Looking at another OSR type game that's not just an edit of an old rulebook this week leads me to the Black Hack. I was only peripherally aware of this one until last year when I finally picked up a copy of the rulebook and dove in. I am mainly looking at 2.0 here as I assume that is the author's "best" version to date.
We have the usual six stats, the four basic classes, an option for backgrounds but no real race options outside of that background piece.
Normal "test" are made by rolling a d20 trying to roll under the relevant attribute which is very common in OSR-type games . Instead of the traditional list of modifiers for things, though, TBH introduces Advantage & Disadvantage from 5E D&D - that's a good thing.
In another deviation the game steps away from the traditional dungeon grid of 5' or 10' squares and brings in a range band system similar to say FFG Star Wars among many others.
Combat is also notably different in that PC's make an attribute test to hit an opponent and they also make a similar roll to defend when attacked. This is not an opposed roll situation - rolls are strictly made by players.
Also armor absorbs damage in this system but not in a typical way. The wearer chooses when to use their armor which then absorbs all of the damage from that blow but the catch is that it can only do this a limited number of times from twice for leather armor to four times with plate. This is a version of the "shields shall be splintered" rule that's been kicking around for quite a while now. One bonus is that there are built-in rules on how to repair one's armor right there in the same section so it's treated as "this is how armor works" and not as some special one-off event that will require a trip back to town.
Now right here we can see that despite the OSR label this game deviates from typical D&D conventions in many ways. A lot of more modern design concepts are showing up here and this spills over into other areas too, such as monster design. Each monster lists the attribute a PC must defend with but they may also have some special qualities too. Some examples:
If hit by an Attack with an odd die roll, the Monster takes half damage.
Targets must make two Defence Rolls that each only deal half of the Monster’s normal damage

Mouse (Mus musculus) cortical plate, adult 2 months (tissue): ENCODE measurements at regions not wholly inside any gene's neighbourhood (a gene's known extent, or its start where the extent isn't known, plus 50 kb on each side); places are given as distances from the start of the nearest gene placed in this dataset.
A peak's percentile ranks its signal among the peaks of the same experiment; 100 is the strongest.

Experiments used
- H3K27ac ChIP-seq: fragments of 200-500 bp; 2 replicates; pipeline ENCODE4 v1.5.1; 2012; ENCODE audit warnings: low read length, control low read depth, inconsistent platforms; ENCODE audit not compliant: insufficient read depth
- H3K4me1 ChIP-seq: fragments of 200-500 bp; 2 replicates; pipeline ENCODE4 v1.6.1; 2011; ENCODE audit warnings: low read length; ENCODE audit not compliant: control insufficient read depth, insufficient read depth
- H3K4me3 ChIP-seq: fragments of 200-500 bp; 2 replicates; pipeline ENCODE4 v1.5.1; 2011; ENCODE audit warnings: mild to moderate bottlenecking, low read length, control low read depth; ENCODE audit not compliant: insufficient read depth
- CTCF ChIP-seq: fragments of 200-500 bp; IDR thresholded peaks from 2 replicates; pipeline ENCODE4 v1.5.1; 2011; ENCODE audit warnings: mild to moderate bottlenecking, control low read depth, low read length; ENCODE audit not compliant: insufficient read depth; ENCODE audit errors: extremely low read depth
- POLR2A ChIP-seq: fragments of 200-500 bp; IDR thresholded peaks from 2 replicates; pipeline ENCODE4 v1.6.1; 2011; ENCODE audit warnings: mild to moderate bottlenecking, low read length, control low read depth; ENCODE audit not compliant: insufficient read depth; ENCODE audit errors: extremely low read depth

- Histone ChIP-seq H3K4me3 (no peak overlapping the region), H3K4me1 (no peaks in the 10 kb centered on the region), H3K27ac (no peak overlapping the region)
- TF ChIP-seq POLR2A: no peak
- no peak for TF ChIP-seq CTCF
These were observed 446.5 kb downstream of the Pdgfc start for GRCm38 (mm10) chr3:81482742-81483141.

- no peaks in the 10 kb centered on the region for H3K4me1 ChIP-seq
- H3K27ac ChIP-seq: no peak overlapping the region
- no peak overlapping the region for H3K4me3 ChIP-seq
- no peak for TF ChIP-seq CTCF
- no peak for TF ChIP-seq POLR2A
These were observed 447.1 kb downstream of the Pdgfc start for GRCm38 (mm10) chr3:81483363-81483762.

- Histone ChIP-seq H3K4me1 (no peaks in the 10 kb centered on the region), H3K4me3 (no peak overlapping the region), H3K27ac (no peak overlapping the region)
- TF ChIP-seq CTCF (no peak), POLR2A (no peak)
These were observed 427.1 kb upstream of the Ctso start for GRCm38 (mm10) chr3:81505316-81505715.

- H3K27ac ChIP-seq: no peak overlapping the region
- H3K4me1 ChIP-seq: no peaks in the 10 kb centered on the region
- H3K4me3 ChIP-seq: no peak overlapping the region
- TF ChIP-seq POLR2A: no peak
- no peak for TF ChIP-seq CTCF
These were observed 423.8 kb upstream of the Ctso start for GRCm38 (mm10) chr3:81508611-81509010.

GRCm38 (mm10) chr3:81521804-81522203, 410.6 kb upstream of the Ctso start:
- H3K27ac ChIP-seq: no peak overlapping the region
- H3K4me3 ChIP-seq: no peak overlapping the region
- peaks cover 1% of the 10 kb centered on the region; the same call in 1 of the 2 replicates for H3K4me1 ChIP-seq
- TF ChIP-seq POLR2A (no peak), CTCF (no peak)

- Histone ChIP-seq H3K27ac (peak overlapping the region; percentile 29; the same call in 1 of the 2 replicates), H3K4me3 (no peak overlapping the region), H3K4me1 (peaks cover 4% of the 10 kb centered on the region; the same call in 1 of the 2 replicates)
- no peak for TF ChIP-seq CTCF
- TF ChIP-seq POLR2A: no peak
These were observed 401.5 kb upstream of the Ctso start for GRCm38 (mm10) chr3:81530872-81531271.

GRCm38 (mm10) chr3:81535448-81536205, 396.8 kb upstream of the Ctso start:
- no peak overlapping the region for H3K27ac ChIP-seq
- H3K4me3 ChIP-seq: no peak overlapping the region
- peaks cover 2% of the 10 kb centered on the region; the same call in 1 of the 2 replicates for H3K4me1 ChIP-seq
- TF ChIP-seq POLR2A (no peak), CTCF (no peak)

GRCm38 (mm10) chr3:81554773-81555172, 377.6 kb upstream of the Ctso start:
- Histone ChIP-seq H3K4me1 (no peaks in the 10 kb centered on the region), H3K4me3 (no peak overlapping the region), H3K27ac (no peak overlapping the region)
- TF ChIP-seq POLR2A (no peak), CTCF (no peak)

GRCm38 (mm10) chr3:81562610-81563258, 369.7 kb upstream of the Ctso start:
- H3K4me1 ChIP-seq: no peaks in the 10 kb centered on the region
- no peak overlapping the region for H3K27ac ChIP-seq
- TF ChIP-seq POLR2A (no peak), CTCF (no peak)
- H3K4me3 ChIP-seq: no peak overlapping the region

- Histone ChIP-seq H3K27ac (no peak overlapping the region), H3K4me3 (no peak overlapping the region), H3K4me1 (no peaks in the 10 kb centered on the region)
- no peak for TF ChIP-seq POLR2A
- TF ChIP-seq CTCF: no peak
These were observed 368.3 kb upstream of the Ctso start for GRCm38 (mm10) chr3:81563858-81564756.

Every time the Monster misses, it gains an additional Attack in all subsequent Turns. All additional Attacks cease if it deals damage.
Right there these simple modifiers make it easy to tweak the feel of combat against different creatures and liven it up from the simple swing/hit/miss/damage dynamic that can sometimes dry out basic D&D combat. I like this a lot. Here's a specific example:
Skittering strike - STR (1 Close) 6 dmg
Swift! If the elf is hit by a melee Attack it may Move immediately
Now we are starting to look more like 4th edition D&D's monster design and that is nothing but a positive in my opinion. Giving monsters (and player characters) things to do besides trade die rolls until someone's numbers run out makes for more interesting fights.
Spellcasting is simplified but still seems useful - it's memorize one per level up to the character's level. Casting it once is automatic and is then followed by a stat check to see if the caster retains it. After the second time this roll has disadvantage. A success here means the caster retains the spell while a failure means they have lost it until they re-memorize their spells for the next day.
There is the expected OSR obsession with random tables on full display here - a good-sized chunk of the back half of the book is random tables, maps that can be used alongside those or as random generators themselves (drop some dice on the picture to see what's here). There is good advice on running a game here as well.
I'm glossing over a lot of the details but all said this is a a comprehensive game covering all of the little stuff like light levels, diseases, poisons, magic items, etc. The difference here is that things that would get pages or a whole chapter in some modern games are covered here in a paragraph + a table or a half page. It is very flexible, giving the basics and assuming a DM will work from that and improvise as needed. Reading it, I don't see any major gaps but I will test that when I run my first session.
|One of my favorite monsters from this book the "Long Dead Future Man" which sounds like a name Hank Venture would come up with.
The level of supplemental material this game has inspired is pretty remarkable. Just go to DTRPG and type in "Black Hack" and well over 1000 items come up - adventures, monster books, class books, race books ... it's impressive. Then add on all of the "inspired by" items like Mecha Hack and the game's impact/lineage/coaching tree is very strong. In short - the game is good and there's a ton of more good stuff for it and inspired by it.
To close out I think this is the best of the OSR type games from the last 5 years. If you like B/X or BECMI type fantasy games but want to change up the system with some different concepts this is a great game to try and at the very least may inspire you to try tweaking a more traditional system in some interesting ways even if you don't go "full hack". I recommend it as strongly as any game I ever have on here.